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Solitude-Solitaire

Peter Cetera Audio CD
4.3 out of 5 stars  See all reviews (15 customer reviews)
Price: CDN$ 32.95
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Frequently Bought Together

Solitude-Solitaire + World Falling Down + One More Story
Price For All Three: CDN$ 81.12

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  • World Falling Down CDN$ 15.22
  • One More Story CDN$ 32.95

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Product Details


1. Big Mistake
2. They Don't Make 'Em Like They Used To
3. Glory Of Love
4. Queen Of The Masquerade Ball
5. Daddy's Girl
6. The Next Time I Fall
7. Wake To Love
8. Solitude/Solitaire
9. Only Love Knows Why

Product Description

Product Description


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Customer Reviews

4.3 out of 5 stars
4.3 out of 5 stars
Most helpful customer reviews
3.0 out of 5 stars Boy am I going to be unpopular? June 13 2004
Format:Audio CD
Leaving Chicago behind him, Peter released this album to kick of his solo career, (perhaps he should be a footballer then. Sorry, that was an awful joke.) to some success. I will try and be fair in the review that follows however my personel opinion is undoubtibly going to creep in.
Now, first of all I shall say that this deserves 3 stars, no more no less. This is because, firstly it is a very dated album. It is the definition of eighties pop. However that is not to say it is bad, just very uncool. Musically it is actually quite good, not up to Chicago's declining standerds, but still decent. It is the sort of album you put on when you've listened to all your other albums and got bored of them. And upon listening to it you think 'Oh, it's better than I gave it credit for.' In my opinion, it is perfecly decent and worth getting but it will not be one of those great albums. Of course, many of you reading this have looked at this album because you love it, a few because you want to buy it, and another few because you hate it. So, for those of you who want to hear the album being praised, go to a 5 star review, for the few looking for advice on buying it, look at any review (preferably continueing mine) and for those of you who came here to hate it... It's an awful album, I can't believe it was ever released, and as for Peter... Happy now you haters? Anyway, in conclusion, if you like latter Chicago get this, if you like other Cetera works get this, and if you like eighties pop get this.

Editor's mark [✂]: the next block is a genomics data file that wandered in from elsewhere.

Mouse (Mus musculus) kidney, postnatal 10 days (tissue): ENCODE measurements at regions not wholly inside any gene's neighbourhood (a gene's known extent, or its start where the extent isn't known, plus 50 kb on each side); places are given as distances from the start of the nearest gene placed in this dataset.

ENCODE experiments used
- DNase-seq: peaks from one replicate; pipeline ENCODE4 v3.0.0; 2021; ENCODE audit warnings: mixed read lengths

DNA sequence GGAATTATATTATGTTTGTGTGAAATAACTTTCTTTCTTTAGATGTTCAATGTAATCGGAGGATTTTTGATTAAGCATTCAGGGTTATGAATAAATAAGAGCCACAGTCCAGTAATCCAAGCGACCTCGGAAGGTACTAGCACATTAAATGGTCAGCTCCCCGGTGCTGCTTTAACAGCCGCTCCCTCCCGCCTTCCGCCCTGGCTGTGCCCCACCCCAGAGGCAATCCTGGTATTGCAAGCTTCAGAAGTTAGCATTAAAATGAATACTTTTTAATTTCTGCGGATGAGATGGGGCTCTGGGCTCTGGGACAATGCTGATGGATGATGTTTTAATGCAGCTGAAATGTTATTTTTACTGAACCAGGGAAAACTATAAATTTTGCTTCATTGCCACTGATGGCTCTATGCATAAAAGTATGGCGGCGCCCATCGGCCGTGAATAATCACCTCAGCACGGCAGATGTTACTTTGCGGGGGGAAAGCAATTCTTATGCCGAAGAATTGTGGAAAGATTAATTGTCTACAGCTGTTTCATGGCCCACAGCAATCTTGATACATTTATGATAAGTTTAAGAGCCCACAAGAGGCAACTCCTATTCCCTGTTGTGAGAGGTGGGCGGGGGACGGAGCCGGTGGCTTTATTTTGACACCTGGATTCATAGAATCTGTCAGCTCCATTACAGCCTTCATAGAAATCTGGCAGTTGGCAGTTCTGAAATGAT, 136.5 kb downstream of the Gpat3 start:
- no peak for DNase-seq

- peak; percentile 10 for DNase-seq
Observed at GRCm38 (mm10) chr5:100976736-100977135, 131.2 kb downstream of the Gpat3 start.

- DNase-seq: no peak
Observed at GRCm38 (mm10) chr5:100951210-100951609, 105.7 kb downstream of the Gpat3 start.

I hope I've steered you right.
Thank you, and goodnight/day/morning/evening...
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Format:Audio CD
With his departure from Chicago following 17, bassist/vocalist Peter Cetera was quick to go on the solo wagon, as his debut, Solitude/Solitaire came out, ironically at the same time his former band emerged with 18 with a new lead singer. Cetera seems to have left much of the band's sound behind, embracing a fresher but more conventional pop approach, filled with synths and horns, hardly surprising given that the producer was Michael Omartian.
"Big Mistake" is light Duran Duran-type pop about women being the victim of a smooth-talking love and leave type, and says that women don't make that big mistake only once. The song ends with a brief flurry of synth and horns.
The frantic and bouncy "They Don't Make'Em Like They Used To" is an example of Sheena Easton style New Wave. And despite what the title leads one to think, the next line puts down that assumption with "I think they're better than before." The they in the title is about women, which won't go well given the analogy of women being rolled off the assembly line.
The next song may smack of 80's Chicago, but given that David Foster's one of the co-writers, hardly surprising. The synth pop ballad "The Glory Of Love," from Karate Kid Part II resurrects old-fashioned chivalry with lines such as "a man who will fight for your honour/I'll be the hero you're thinking of," and "knight in shining armour." I remembered liking this song a lot, but the theme of women needing their honour fought for and rescued is very much passe.
However, it's the next ballad single from the album, "The Next Time I Fall," with languid dreamy keyboard work matching more his duetting partner Amy Grant's softer voice. One of my favourite ballads from the decade.
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4.0 out of 5 stars Cetera leaves Chicago with a worthy solo debut March 23 2004
Format:Audio CD